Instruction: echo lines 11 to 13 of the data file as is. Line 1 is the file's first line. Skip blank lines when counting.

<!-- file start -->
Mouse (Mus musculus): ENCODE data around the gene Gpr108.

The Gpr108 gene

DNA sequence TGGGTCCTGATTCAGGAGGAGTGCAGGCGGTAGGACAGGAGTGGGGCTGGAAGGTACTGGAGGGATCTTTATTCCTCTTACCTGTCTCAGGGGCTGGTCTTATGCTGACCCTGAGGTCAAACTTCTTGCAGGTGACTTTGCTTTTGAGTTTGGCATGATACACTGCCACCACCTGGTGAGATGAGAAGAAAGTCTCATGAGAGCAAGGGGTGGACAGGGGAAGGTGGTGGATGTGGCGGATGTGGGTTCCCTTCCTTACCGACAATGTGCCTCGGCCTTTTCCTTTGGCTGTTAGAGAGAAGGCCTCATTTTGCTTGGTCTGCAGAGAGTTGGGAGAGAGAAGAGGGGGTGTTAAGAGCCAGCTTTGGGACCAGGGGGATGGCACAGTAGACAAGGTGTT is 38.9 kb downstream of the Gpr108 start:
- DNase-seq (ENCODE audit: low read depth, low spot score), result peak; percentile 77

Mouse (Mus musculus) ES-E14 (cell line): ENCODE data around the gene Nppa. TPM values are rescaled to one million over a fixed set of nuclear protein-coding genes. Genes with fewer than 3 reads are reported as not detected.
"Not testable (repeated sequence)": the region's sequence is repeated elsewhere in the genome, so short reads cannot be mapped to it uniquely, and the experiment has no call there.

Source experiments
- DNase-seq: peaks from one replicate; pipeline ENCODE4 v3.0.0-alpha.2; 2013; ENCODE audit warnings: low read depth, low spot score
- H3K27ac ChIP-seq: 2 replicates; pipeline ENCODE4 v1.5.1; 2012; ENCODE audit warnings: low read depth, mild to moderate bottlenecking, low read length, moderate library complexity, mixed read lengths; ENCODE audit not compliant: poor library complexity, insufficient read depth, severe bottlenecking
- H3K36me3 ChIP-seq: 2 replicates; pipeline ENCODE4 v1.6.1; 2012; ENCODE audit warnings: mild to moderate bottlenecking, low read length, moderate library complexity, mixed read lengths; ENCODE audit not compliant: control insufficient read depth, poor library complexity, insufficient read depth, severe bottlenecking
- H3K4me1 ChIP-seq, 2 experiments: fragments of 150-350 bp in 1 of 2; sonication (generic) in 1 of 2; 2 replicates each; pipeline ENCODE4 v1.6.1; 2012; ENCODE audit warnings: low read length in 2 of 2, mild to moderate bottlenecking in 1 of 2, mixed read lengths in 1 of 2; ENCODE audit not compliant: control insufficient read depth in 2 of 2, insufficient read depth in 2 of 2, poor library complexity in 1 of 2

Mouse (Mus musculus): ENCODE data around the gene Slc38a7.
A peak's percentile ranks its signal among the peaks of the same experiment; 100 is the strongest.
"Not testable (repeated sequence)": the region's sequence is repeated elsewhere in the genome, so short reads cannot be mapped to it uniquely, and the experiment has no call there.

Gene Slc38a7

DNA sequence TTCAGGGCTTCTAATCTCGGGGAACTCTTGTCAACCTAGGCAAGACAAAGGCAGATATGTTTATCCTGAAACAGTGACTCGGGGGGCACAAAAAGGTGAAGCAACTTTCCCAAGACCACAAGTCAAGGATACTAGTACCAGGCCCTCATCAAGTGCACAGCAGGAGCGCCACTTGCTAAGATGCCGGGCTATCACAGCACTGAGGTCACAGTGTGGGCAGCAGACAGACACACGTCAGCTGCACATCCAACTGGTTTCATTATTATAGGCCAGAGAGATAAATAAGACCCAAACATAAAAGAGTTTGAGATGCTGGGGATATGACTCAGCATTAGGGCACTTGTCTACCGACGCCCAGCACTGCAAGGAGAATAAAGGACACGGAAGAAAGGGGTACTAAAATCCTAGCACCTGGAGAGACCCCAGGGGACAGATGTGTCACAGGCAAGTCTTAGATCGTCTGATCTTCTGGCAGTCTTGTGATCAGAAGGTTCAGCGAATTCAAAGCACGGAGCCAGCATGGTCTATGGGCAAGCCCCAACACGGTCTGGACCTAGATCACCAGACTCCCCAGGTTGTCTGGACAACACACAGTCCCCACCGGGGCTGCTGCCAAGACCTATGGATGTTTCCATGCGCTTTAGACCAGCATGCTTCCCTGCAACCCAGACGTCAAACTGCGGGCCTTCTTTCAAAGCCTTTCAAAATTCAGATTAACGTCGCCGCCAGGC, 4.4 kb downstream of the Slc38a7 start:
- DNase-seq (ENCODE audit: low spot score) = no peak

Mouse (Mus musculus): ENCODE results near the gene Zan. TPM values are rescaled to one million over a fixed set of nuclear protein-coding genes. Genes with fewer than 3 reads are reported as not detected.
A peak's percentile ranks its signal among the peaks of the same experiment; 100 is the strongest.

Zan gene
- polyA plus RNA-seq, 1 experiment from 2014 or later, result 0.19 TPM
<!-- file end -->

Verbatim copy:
- H3K4me1 ChIP-seq, 2 experiments: fragments of 150-350 bp in 1 of 2; sonication (generic) in 1 of 2; 2 replicates each; pipeline ENCODE4 v1.6.1; 2012; ENCODE audit warnings: low read length in 2 of 2, mild to moderate bottlenecking in 1 of 2, mixed read lengths in 1 of 2; ENCODE audit not compliant: control insufficient read depth in 2 of 2, insufficient read depth in 2 of 2, poor library complexity in 1 of 2

Mouse (Mus musculus): ENCODE data around the gene Slc38a7.
A peak's percentile ranks its signal among the peaks of the same experiment; 100 is the strongest.